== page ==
His last letter home expressed a hopeful attitude. "I may be home soon," Army staff Sgt. Leonard Gude of St. Joseph wrote to his sister, Eda Barthle, on June 30, 1944. "Best of luck to everyone. Please pray for me."
The 23-year-old infantryman, who had tons of family and a sweetheart eager for his return, wouldn't see his loved ones again. He died in a field hospital in France five days later after being hit by shrapnel, at a place later dubbed Bloody Hill.
Today, his body rests in a cemetery near Normandy, where his unit was part of the D-Day invasion. His memory lives on in a book his relatives put together using photos, letters and old newspaper clippings that chronicle his first Communion, boxing with his brother and his military service.
Ten years after his death, on Flag Day of 1954, his name was engraved on a new memorial dedicated to Pasco residents who served in World War II. The memorial, made from an octagonal bandstand that had been built in 1925 to honor famed bandmaster John Philip Sousa, included 1,857 names hand painted on quarter-inch thick wood-fiber slabs. Protected by sheets of Plexiglas, the 14 panels lined the outside walls of the bandstand.
Today, the memorial still stands in the shadow of the historic courthouse in Dade City. But time, heat and skateboarders have taken their toll. Some of the panels have cracked. Parts of names have disappeared as the material deteriorated. Two years ago, when county officials needed to add an omitted name, the panels were so brittle that no one was willing to hand paint it.
That state of affairs didn't sit well with some county employees.
"We wanted to do something more permanent," said Dan Johnson, a former Marine who retired last year as assistant county administrator for community services.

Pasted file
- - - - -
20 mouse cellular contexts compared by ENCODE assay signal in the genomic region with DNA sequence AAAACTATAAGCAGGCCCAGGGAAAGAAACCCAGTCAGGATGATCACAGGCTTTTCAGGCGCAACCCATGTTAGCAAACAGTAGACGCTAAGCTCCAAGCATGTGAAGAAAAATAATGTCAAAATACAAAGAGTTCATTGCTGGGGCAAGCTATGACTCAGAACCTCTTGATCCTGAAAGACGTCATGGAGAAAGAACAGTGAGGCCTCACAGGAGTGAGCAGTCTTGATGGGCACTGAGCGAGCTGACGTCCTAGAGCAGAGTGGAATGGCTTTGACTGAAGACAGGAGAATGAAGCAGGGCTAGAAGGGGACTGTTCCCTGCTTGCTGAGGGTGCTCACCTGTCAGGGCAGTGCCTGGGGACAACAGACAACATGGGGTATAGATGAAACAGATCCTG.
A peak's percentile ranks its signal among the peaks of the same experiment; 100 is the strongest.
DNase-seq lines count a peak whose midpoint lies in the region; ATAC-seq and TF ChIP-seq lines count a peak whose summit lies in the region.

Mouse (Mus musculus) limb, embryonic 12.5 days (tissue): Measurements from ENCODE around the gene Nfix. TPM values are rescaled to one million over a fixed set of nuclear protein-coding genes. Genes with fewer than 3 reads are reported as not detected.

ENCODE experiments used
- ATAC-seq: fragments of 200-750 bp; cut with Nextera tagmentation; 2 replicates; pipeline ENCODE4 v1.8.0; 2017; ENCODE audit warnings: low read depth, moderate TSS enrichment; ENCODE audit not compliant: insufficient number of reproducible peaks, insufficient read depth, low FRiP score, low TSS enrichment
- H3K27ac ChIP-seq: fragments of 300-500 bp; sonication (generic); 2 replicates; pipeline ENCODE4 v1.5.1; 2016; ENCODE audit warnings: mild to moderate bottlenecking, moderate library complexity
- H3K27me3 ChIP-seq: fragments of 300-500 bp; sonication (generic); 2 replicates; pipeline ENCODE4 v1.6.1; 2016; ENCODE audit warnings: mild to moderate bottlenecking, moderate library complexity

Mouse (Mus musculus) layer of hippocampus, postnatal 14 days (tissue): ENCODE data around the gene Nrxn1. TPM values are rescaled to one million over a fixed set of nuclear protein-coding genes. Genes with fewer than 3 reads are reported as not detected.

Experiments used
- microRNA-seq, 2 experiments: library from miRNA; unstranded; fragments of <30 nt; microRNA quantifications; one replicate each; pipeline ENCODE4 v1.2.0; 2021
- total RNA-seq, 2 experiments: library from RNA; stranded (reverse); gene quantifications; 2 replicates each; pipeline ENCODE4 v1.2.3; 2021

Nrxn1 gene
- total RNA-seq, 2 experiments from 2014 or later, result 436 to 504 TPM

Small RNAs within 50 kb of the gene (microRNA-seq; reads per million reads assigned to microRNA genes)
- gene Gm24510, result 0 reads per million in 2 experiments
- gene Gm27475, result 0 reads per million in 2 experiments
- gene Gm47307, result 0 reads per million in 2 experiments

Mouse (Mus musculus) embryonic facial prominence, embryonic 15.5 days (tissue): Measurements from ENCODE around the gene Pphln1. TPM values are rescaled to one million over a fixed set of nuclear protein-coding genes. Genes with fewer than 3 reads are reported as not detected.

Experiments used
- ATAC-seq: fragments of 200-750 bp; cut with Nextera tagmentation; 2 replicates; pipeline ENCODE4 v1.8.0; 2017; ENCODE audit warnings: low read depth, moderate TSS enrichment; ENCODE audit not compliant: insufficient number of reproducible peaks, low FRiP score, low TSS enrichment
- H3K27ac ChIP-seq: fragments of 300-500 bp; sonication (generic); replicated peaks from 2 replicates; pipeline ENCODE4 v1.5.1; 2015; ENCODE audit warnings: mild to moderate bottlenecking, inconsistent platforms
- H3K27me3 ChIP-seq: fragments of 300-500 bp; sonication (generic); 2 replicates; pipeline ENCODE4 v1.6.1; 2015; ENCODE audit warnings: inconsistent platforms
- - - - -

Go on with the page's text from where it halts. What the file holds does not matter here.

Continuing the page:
Fundraising efforts are under way to restore the memorial. County commissioners recently agreed to provide up to $25,000 to match private donations.
"We're losing the greatest generation, and those that are still around from World War II are in their mid to late 80s," Commission Chairman Ted Schrader said. "I think it would be a really kind, nice gesture."
The group is setting up a fund through the Pasco Clerk of Court's office to collect donations. Efforts also are being made to set up a method for credit card donations.
The new memorial panels will be made of granite, with the names engraved instead of painted. The cost is expected to total between $41,000 to $44,000, with the bulk of that to be spent for engraving.
One thing that might change is how the names are set up. The names of African-American veterans currently appear separately on two panels. Johnson said he'll let the families of those honorees and local African-American leaders decide whether the lists should be integrated. If they remain as they are, a marker will be put up to explain the history of race relations.
Organizers hope it can be finished and dedicated on June 14, 2014, the memorial's 60th anniversary.
"I think it's really nice what they are doing," said Leonard Gude's brother, Carl, 81. He has another brother, Florian, now 89, listed on the wall along with four cousins who served, including Louis Rachel, who was killed in action. He said he will likely contribute toward the restoration effort.
Carl Gude was 12 when Leonard died. He still can remember his mother's cries of "Oh, no, not my boy," as soon she saw the drab military truck roll up to the house. The secretary of war posthumously awarded Leonard a Purple Heart.
"When people stop and realize how important the people of this generation were, I don't see how they would not support (the restoration)" said Johnson, 64, who was born three years after the war ended in 1945. He said he didn't fully appreciate those who fought in World War II until 12 years ago after reading Tom Brokaw's book, The Greatest Generation.
"If it wasn't for them we would not have anything," he said. "They saved the world. Literally."